P2 for Hospital Sterilizers: Reasons for ChangePrint Friendly Page
There is a burgeoning interest in sustainability in the health care community. This movement includes incorporating safer building products, clean air, energy and water efficiency, safe working practices, organic food, and a commitment to public health demonstrated through waste volume and toxicity reduction. Cutting back on the use of hazardous air pollutants, like EtO is one of the ways that hospitals are progressing towards sustainability.
New Area Source Rule for Hospitals Using Ethylene Oxide (EtO)
Hospital sterilizers, (specifically ethylene oxide) is one of the area sources that will be probably be regulated by December 2007. It is estimated that approximately half of all hospitals are still using EtO and so will be subject to the new area source rule. Since many states have already regulated EtO hospital emissions, many hospitals have already faced regulations, however with this rule, others will be regulated for the first time. This proposal requires all hospitals which do not control their emissions of ethylene oxide to reduce emissions by sterilizing full loads to the extent practical. Hospitals which route ethylene oxide to a control device are exempt from the management practice. EPA estimates that the proposed rule would prevent 5 tons per year of ethylene oxide emissions at a cost of less than $2 million per year. For the most current information on the Sterilizer Area Source Rule go to http://epa.gov/ttncaaa1/t3/fact_sheets/hosp_strlzr_fs_110106.html#background.
EtO Health and Safety Effects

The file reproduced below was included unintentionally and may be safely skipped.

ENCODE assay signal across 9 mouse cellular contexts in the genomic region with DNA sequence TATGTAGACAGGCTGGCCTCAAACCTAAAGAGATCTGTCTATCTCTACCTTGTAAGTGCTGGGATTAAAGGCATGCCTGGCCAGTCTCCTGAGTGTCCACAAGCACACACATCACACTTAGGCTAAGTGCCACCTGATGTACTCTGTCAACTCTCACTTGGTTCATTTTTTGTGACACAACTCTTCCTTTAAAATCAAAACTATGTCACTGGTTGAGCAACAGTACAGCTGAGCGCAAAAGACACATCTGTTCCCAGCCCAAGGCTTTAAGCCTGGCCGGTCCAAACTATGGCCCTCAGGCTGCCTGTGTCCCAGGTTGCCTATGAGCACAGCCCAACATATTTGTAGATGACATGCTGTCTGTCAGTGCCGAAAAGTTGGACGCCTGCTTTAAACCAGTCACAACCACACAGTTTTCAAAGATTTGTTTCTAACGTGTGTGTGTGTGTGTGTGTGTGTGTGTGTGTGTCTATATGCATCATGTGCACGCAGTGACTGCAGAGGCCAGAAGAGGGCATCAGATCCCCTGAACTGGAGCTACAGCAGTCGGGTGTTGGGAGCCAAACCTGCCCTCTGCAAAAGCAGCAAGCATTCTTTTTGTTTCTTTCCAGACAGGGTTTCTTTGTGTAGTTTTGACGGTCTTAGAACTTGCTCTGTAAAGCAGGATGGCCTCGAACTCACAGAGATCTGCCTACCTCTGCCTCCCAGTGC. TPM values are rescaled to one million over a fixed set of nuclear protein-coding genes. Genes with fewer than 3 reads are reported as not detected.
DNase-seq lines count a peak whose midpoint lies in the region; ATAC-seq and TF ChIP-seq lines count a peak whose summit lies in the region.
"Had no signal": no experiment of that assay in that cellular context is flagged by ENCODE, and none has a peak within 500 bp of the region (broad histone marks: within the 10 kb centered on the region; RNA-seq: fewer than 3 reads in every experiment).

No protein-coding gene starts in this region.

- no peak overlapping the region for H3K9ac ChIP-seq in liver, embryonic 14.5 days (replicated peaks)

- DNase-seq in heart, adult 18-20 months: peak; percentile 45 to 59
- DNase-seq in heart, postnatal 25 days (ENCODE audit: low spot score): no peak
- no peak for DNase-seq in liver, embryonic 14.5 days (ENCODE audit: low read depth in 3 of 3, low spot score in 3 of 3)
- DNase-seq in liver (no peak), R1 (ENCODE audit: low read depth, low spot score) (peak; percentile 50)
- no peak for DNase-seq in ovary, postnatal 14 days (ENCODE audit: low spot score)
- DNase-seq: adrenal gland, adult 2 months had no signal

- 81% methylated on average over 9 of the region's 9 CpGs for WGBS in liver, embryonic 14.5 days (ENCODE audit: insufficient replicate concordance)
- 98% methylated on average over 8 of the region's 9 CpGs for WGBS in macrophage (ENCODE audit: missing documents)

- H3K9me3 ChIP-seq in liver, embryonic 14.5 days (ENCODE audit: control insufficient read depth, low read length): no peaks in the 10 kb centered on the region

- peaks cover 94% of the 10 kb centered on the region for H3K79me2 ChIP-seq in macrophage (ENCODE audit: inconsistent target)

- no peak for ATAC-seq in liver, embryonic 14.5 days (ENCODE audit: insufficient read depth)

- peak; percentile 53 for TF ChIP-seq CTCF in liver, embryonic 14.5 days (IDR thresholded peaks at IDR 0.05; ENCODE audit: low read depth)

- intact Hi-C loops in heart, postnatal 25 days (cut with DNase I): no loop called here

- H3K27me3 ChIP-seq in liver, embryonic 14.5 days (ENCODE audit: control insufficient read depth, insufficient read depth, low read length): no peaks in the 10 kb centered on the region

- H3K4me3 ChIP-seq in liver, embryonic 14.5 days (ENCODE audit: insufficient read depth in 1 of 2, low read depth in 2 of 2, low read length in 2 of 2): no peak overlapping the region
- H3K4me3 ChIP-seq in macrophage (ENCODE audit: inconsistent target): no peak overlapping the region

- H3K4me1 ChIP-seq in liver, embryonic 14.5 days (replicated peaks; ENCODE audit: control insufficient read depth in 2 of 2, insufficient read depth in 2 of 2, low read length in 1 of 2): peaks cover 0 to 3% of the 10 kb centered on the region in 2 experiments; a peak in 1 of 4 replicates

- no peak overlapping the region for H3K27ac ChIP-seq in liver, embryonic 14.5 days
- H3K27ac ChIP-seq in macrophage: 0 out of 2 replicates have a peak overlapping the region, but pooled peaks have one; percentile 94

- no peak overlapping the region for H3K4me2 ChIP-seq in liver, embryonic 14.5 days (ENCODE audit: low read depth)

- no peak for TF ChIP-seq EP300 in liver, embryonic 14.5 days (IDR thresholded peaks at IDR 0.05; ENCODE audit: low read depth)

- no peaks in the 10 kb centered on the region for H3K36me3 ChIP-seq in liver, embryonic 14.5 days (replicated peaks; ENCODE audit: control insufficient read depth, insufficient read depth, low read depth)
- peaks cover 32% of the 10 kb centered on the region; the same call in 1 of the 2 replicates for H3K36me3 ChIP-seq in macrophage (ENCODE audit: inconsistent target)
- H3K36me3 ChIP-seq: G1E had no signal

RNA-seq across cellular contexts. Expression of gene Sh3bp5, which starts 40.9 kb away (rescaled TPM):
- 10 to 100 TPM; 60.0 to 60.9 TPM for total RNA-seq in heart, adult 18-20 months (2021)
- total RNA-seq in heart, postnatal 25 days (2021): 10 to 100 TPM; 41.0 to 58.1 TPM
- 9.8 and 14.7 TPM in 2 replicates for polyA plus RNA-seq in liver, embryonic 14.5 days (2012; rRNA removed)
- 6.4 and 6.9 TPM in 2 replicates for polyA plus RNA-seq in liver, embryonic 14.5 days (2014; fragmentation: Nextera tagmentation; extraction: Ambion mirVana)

Proper sterilization represents a critical interest for all hospitals. An estimated 40,000 to 100,000 deaths occur each year because of nosocomial infections (infections contracted by patients while at the health care facility). The need to control and decrease the number of infections contracted within the health care facility is a primary goal for a hospital. On the other hand, EtO use has its own impact on health and safety, so finding suitable alternatives to control infections while reducing EtO use with less hazardous substances is a worthy goal.
EtO irritates the eyes and skin; it may also irritate mucous membranes and cause a strange taste in the mouth. EtO may cause allergies, adverse reproductive effects, and possibly asthma. At high concentrations, it can cause nausea and vomiting. EtO can be detected by odor only when it has already reached the dangerous concentration of 260 ppm. Olfactory fatigue may limit a person's ability to smell EtO, but perception at concentrations below the odor threshold may occur because of mucous membrane irritation and a peculiar taste in the mouth. In 1984, the Occupational Safety and Health Administration (OSHA) classified EtO as a carcinogen and regulated it as such [29 CFR* 1910.1047]. In 1994, the International Agency for Research on Cancer (IARC) classified EtO as a Group 1 human carcinogen. EtO is also ignitable and there is the potential for explosion even by contact with static electricity, so staff that will be in contact with EtO need to be well trained.
Special Handling Requirements
Because EtO is a hazardous substance, it requires extra monitoring and special handling procedures. Hospitals that have moved away from EtO have found it particularly attractive to not only eliminate the costs of the gas and the ethylene oxide sterilizer but also the requirement to do regular testing for occupational exposure to the EtO gas and capture pollutants. This results in reduced effort per sterilization transaction.
To control the risks of using EtO, hospitals use a combination of scrubbers, combustion units, or gas collection. EtO can only be used in well-ventilated areas and filters need to be monitored and disposed of as dangerous waste. EtO cannot be disposed of down the drain or emitted freely into the air. In many states, hospitals must apply for permits to release limited quantities of EtO, so there may be increased regulatory due diligence required. It is also necessary to do routine checks on EtO cylinders and equipment for leaks, ensure venting to the outside and to return cartridges/cylinders to the supplier. If appropriate alternatives to EtO are selected, many of these handling considerations disappear.
Technical Advantages of Other Sterilization Methods